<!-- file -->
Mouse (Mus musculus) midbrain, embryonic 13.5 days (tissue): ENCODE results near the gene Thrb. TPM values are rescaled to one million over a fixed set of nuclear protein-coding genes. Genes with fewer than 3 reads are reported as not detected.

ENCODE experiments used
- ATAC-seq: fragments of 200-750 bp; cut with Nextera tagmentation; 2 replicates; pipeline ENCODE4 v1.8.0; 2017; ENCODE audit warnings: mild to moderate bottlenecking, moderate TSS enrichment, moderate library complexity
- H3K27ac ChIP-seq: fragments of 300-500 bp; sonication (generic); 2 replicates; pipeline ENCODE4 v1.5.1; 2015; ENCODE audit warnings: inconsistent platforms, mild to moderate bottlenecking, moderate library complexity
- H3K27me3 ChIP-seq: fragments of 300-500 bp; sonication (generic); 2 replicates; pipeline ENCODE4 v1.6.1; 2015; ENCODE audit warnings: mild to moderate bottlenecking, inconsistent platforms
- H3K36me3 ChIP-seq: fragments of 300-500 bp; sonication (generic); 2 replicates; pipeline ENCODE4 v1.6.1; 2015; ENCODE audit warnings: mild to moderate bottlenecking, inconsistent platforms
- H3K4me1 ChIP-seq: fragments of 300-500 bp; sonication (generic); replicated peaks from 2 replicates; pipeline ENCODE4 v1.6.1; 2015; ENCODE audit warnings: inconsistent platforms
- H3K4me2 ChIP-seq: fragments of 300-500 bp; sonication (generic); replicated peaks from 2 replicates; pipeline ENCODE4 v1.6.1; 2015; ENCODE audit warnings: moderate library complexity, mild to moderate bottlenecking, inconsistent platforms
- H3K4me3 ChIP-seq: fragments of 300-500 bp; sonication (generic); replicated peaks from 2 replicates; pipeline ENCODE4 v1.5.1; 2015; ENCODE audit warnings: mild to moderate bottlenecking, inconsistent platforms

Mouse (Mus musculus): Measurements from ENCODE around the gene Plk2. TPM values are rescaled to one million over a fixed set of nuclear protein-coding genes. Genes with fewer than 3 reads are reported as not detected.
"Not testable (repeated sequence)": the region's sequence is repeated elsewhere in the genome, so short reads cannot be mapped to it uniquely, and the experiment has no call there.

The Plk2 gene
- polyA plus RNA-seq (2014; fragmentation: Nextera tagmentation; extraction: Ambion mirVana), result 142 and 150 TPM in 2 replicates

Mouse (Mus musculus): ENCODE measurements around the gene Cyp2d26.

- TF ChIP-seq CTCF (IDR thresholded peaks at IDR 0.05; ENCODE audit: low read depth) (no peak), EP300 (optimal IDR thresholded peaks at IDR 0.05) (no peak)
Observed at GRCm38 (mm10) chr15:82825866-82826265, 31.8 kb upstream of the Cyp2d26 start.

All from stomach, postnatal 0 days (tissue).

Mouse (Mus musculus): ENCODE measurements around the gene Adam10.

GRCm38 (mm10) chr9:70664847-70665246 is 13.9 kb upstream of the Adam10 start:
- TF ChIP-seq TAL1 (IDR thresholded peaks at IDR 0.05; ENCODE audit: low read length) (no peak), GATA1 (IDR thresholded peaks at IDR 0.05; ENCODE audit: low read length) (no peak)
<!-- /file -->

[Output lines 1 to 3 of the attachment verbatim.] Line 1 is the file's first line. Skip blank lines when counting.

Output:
Mouse (Mus musculus) midbrain, embryonic 13.5 days (tissue): ENCODE results near the gene Thrb. TPM values are rescaled to one million over a fixed set of nuclear protein-coding genes. Genes with fewer than 3 reads are reported as not detected.

ENCODE experiments used
- ATAC-seq: fragments of 200-750 bp; cut with Nextera tagmentation; 2 replicates; pipeline ENCODE4 v1.8.0; 2017; ENCODE audit warnings: mild to moderate bottlenecking, moderate TSS enrichment, moderate library complexity